Black henna is really indigo, a blue dye made by fermenting the indigo plant, originally from India. For centuries, indigo was very rare and expensive, which is why only the rich could afford purple clothes dyed with this most exclusive pigment.
Indigo, the plant dye from Indigofera species and grown in India, is identical with woad - yes, the blue body paint from Braveheart - which is obtained from a quite common European plant, Isatis tinctoria. Not only was woad not particularly rare - it was traded in bulk - it was the only stable blue dye available. It was the second most important import into Southampton, England in the 15th century.
What the author has got it confused with is Tyrian purple. This was a purple, not blue, dye which used to be produced from Mediterranean shellfish, typically Murex trunculus and Murex brandaris, in phenomenally tiny quantities - it was said that it took 12,000 shellfish to dye a woman's dress. This is the dye that provided the stripe of rank on a Roman toga; as you can see, only the rich could afford that quantity of the dye.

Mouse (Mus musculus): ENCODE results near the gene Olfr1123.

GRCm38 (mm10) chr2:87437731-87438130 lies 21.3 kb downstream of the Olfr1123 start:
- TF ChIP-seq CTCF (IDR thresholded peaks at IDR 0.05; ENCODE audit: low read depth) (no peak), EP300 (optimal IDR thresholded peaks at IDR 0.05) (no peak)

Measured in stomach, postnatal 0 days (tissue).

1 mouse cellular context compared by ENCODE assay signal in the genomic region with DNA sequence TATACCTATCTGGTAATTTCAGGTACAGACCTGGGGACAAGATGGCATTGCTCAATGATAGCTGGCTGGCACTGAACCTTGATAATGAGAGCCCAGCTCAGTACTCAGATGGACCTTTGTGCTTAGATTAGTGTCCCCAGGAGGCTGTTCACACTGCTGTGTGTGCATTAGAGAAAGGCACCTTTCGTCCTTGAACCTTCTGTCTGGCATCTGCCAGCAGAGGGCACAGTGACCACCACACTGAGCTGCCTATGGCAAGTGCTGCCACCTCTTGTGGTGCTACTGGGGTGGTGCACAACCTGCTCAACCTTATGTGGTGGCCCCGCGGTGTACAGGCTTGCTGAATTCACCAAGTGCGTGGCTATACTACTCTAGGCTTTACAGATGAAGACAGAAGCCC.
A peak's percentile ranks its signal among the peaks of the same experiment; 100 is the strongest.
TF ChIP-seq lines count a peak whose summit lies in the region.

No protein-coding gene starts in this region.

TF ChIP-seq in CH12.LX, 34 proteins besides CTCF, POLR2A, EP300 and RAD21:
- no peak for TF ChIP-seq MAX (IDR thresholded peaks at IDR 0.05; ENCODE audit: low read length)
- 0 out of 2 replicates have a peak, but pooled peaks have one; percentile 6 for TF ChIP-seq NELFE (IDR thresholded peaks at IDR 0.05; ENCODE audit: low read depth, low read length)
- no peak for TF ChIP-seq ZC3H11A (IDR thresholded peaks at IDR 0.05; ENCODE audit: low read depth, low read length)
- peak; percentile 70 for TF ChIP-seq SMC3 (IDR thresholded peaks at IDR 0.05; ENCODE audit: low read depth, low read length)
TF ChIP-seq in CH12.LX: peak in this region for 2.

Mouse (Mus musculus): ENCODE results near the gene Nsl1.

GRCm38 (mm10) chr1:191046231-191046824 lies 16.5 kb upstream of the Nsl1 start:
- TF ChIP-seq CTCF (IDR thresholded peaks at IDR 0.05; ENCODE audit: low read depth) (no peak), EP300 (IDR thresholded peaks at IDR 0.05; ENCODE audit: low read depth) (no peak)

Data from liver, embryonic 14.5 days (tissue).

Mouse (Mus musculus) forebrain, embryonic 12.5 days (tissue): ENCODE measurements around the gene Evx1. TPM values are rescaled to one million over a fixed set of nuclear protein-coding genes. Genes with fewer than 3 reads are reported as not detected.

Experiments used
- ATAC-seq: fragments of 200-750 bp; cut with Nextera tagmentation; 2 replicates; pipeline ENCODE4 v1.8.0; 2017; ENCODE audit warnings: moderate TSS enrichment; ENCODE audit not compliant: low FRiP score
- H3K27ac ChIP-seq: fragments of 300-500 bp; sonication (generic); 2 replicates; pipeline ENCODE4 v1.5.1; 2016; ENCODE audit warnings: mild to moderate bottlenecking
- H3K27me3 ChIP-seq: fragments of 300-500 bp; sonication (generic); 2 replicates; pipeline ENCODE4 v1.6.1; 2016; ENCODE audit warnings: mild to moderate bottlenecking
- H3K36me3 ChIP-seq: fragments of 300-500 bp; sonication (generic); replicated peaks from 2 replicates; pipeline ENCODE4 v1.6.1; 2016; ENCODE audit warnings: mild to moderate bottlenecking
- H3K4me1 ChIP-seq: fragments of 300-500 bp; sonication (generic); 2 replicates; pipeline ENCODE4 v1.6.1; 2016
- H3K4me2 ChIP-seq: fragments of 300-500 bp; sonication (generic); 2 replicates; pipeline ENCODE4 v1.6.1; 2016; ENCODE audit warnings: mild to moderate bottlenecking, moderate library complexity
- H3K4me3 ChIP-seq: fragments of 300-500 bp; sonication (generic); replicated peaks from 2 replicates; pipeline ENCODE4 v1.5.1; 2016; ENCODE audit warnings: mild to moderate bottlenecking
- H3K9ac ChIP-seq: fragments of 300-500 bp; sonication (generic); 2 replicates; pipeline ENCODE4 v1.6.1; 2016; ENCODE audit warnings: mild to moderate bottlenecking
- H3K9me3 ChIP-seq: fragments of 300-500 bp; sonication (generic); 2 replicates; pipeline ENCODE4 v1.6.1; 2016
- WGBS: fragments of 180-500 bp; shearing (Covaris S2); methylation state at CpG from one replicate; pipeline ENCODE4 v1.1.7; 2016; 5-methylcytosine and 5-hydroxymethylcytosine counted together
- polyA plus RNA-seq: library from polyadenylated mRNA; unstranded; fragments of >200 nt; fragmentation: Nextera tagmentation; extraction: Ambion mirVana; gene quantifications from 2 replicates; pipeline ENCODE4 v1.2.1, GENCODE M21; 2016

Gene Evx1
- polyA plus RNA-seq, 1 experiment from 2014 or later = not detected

The development of the synthetic dye mauveine by Henry Perkin in 1856, which was not a synthetic indigo but the first aniline or coal-tar dye, was what led to the shocked reaction at servants wearing 'royal' purple.
*grin* Now that I've bored you sufficiently, I think it's time to rinse my hair...